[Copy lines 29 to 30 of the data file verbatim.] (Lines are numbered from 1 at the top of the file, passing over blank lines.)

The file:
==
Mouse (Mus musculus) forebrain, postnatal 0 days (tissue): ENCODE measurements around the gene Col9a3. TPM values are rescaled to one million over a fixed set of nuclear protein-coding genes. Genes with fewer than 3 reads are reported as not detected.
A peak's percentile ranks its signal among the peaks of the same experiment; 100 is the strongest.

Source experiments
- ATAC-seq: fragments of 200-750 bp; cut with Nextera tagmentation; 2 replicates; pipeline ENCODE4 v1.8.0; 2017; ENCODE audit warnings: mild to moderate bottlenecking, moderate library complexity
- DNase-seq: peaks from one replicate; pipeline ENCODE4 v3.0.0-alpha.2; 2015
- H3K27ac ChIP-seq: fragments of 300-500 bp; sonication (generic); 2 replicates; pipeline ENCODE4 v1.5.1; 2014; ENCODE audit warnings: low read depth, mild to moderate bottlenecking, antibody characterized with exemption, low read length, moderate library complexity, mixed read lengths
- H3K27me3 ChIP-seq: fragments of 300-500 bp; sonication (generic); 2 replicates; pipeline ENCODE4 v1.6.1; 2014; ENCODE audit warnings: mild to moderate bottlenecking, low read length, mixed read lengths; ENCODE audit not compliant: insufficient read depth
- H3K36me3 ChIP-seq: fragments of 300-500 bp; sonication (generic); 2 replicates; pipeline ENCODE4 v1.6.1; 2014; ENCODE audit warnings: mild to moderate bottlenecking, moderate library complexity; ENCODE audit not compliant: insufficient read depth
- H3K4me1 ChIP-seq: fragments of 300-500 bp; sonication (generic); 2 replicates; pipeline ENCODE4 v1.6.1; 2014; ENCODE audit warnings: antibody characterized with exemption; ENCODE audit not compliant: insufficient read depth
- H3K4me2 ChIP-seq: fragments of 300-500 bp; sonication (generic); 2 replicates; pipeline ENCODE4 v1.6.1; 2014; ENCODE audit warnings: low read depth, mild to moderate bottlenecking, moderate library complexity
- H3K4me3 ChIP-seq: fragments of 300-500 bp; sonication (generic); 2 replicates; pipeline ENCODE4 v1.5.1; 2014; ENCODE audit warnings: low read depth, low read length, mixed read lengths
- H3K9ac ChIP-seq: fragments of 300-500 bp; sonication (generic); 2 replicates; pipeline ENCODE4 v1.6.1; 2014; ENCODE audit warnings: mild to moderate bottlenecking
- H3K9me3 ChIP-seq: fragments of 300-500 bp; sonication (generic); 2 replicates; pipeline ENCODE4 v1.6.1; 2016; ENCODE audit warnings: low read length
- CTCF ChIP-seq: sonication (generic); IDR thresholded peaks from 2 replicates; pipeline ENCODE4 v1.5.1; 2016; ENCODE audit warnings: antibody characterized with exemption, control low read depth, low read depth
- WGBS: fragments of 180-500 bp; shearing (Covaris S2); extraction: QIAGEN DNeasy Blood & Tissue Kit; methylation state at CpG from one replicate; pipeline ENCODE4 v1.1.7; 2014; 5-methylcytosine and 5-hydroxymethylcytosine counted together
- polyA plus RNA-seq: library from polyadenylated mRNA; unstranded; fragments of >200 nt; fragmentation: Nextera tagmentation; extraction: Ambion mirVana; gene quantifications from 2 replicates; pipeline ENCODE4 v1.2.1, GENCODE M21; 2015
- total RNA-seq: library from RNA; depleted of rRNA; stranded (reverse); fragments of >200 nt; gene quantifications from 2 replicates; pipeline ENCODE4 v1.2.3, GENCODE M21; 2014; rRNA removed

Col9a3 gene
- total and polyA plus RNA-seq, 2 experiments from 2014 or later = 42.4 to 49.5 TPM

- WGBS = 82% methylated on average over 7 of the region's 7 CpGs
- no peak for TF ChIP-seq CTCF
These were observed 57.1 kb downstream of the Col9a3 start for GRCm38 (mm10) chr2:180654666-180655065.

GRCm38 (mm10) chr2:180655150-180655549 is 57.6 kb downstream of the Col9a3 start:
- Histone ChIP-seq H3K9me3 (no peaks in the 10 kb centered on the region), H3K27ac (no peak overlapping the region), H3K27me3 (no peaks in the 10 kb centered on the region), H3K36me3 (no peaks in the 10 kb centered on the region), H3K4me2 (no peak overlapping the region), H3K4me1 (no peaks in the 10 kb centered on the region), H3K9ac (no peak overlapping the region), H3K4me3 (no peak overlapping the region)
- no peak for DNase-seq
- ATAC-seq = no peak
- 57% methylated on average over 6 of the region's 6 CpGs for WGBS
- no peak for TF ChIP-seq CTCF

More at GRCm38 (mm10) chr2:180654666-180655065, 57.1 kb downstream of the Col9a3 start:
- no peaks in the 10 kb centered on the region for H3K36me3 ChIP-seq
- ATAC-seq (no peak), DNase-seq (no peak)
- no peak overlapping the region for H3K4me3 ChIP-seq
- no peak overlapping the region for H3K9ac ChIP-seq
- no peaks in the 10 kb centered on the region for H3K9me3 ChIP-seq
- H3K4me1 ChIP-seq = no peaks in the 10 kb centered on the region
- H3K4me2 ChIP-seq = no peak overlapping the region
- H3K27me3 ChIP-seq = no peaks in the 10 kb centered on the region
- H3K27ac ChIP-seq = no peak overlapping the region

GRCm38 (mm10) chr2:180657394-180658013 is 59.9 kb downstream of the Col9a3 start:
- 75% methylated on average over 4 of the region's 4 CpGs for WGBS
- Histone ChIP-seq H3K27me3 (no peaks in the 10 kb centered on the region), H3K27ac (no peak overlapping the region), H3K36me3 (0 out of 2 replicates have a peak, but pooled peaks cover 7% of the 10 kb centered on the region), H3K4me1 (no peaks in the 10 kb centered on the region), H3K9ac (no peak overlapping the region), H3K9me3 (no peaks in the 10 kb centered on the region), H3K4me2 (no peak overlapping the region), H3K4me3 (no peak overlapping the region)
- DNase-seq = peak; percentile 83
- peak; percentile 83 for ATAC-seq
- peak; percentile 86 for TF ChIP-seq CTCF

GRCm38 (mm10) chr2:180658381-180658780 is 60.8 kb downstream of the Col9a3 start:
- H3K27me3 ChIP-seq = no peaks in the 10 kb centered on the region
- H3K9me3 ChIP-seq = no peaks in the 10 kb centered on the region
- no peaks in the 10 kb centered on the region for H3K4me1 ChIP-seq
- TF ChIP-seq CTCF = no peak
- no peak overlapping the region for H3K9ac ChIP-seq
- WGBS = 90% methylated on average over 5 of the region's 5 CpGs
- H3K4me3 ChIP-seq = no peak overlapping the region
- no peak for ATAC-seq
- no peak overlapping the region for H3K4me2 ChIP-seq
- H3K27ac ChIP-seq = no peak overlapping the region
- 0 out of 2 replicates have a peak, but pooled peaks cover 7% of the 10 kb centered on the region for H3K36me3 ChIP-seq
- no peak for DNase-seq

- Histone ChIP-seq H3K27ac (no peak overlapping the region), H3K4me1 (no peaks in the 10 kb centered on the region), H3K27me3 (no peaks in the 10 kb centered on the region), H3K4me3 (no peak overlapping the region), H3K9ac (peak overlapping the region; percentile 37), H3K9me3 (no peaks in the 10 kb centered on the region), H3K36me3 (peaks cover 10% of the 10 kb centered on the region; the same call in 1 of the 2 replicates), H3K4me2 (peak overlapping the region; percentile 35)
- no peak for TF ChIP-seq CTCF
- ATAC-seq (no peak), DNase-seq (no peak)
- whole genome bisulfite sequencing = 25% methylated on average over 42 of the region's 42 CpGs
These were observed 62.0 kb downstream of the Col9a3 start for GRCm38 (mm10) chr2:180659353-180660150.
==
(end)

More at GRCm38 (mm10) chr2:180654666-180655065, 57.1 kb downstream of the Col9a3 start:
- no peaks in the 10 kb centered on the region for H3K36me3 ChIP-seq